T - I was talking about the unsettling quality earlier, and this thinking has sort of clarified it for me. We’ve been talking about these dense dense records, which all feel very claustrophobic, whereas this record stretches closer to agoraphobia. There isn’t an active malevolence to it. It doesn’t feel aggressive towards its listener.
Not to say either experience is less valuable than one another. They’re just such different goals. I think lately we’ve seen such a push towards more Satanic records, which can be hard to get through. This is so much more listenable. It kind of came out of nowhere.
T - It did for me.
I was drawn to their first record because of the art. They’ve definitely kept that trend up with the bright blue this time around. I could see a lot of people listening to this that might not normally because of the cover art.
T - That goes more towards the “b-movie” aspect I mentioned earlier, too, with the blood on the swords, and the torn flesh, etc.
Yeah, it’s not a dungeons and dragons cover, but it has this quality to it that’s rarely seen.
T - It’s very user friendly, and especially putting the foot forward with “Above the Water”, the most accessible track here…
I could see myself recommending this album to non-metal listeners.
T - For having not listened much to Khemmis, for track two, “Candlelight”, when they do bust into it with the shrieks and the deep guttural lows on the same lyrics.
Especially with “Above the Water”, you’re almost not set up for it.
T - It lulls you into a false sense of security.
That sort of shock to the system is such a great feeling, but hard to convey intentionally.
T - It’s a surprise, but it doesn’t feel out of place at all. It constantly builds itself into new surprises, new revelations, that you hadn’t really been prepared for based on the previous track. Each track here, there’s something new that’s being brought to the table. On “Three Gates”, we reach a new high with the most aggressive music here.
“Three Gates” might be my favorite track on the album. I totally appreciate the sequencing, but on my first listening I thought this should’ve been the first track. It is sort of a standout on the record.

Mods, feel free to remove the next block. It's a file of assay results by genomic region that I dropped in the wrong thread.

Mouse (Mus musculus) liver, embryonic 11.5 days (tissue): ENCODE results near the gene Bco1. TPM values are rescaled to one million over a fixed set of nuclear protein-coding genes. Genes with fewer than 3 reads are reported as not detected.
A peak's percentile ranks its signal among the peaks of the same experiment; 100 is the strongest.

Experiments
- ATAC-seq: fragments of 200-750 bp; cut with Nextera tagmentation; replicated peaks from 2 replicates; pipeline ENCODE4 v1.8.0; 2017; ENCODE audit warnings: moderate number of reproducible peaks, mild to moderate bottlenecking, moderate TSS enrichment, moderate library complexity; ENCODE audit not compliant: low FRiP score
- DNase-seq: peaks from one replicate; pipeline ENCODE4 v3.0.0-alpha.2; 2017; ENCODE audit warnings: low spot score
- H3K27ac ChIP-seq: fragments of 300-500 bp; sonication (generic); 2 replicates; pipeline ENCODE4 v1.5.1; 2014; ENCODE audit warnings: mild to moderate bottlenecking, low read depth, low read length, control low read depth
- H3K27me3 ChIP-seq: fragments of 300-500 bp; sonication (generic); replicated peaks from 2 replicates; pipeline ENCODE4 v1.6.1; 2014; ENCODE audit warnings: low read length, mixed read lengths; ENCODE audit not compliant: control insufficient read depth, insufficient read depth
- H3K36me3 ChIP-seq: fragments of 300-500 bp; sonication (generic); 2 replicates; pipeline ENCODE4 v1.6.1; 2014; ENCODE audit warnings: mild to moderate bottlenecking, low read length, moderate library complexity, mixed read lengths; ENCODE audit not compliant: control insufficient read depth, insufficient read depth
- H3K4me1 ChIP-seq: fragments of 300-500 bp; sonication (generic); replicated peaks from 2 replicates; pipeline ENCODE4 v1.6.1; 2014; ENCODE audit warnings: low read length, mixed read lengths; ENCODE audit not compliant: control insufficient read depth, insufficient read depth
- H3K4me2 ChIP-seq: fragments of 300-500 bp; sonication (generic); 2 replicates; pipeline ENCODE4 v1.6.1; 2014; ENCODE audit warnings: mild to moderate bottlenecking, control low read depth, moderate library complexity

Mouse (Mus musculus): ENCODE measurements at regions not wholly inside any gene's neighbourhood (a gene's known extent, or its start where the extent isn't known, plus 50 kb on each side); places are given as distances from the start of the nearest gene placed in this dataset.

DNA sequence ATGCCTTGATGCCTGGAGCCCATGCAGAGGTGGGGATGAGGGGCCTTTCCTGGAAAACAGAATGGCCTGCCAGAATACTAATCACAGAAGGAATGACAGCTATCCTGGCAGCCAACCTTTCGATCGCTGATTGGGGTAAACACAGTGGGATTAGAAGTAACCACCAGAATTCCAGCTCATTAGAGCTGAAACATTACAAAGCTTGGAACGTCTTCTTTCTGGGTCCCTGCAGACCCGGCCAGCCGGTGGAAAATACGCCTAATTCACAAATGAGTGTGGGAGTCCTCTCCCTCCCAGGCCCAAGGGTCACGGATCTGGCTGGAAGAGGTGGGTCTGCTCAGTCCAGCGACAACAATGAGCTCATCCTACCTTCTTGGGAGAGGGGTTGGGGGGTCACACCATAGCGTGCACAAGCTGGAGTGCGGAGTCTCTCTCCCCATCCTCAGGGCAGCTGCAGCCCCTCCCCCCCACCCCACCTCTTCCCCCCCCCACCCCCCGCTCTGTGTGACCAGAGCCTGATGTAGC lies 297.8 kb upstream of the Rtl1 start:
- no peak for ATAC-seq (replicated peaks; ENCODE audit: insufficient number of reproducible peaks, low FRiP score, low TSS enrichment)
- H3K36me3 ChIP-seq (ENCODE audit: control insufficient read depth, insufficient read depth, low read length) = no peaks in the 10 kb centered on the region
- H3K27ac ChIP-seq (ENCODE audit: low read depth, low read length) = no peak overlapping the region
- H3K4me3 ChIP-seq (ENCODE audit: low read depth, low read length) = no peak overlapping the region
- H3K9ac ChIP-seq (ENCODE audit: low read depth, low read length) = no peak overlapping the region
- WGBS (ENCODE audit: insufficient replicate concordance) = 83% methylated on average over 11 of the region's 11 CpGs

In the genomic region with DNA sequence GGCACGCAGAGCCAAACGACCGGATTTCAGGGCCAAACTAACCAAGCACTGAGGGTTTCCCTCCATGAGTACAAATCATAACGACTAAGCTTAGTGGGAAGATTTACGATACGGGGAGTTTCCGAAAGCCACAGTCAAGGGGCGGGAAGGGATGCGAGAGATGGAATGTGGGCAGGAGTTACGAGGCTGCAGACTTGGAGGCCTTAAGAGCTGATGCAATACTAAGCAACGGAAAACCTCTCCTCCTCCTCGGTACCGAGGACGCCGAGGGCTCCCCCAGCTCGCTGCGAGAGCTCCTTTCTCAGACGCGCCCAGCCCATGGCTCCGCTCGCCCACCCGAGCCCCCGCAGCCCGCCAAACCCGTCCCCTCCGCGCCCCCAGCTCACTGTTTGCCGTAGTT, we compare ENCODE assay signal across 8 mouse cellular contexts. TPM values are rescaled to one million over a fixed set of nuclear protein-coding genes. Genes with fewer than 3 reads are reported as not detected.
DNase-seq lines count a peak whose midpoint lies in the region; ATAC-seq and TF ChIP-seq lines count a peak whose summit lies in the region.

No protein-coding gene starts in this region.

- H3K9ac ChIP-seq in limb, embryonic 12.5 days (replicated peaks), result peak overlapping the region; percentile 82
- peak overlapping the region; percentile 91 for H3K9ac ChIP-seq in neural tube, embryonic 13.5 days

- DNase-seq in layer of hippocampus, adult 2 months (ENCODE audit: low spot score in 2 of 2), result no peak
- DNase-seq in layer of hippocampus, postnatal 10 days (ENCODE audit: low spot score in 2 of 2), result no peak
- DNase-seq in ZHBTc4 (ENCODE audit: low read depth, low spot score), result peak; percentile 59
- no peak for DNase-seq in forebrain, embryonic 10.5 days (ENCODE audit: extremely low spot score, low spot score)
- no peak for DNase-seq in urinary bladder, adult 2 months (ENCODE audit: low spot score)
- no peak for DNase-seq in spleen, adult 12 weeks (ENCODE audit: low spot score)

T - The whole record is mountainous. Where you have different heights of aggression for each track.
It’s a bell curve album.
T - Yeah!
So our x-axis is time, y-axis is aggression…
T - And “Three gates” is right at the fiftieth percentile.
And it’s such an ease down from there, down to “Hunted”, which is just a jam.
T - And including the 2, 3 minutes of really minimalist sort of ambient guitar work and thick rolling drums. I don’t think there’s really a precursor to that on the rest of the record. They never pull back to complete minimalism before that moment.
I’d say it’s the opposite, most of the album prior is layering, even from track one. We start from nothing, and we get drums, then riff, then vocals. It’s a building up from that point until “Three Gates”, and then they kind of deconstruct as they go on.
T - It’s a record full of dichotomies, where you have the harsh vocals and clean, and even in the harsh vocals you have high and low pitches.
I want to talk about that too. To layer both, it almost feels indecisive to me. They hit separate modalities, in a way. It seems like one or the other alone would’ve been stronger. Did it work for you?
T - I liked it quite a bit. Now that you mention that, I don’t know if it conveys the same overwhelming atmosphere that the rest of the album has, but from a gut-feeling, it’s so visceral that it works for me.
I guess layering so much, it does set this precedent as, “this is the pinnacle”, this is their peak of vocal aggression. I’m just not sure if it works as well for me. It has a purpose…
T - It has a purpose, but it might not be the same purpose as the rest of the album is building towards. Sort of a cognitive dissonance for you?
Yeah. With our bell curve here, with “Three Gates” being the climax, what are they trying to get to?
T - Looking at that graph now, it’s not as accurate as it could be. We get a spike of aggression in both “Candlelight” and “Beyond the Door”. “Beyond the Door” especially, the bit with the harsh vocals is the one spot on the record where I get this sort of interior antagonism. It’s a call and response that sort of attack each other.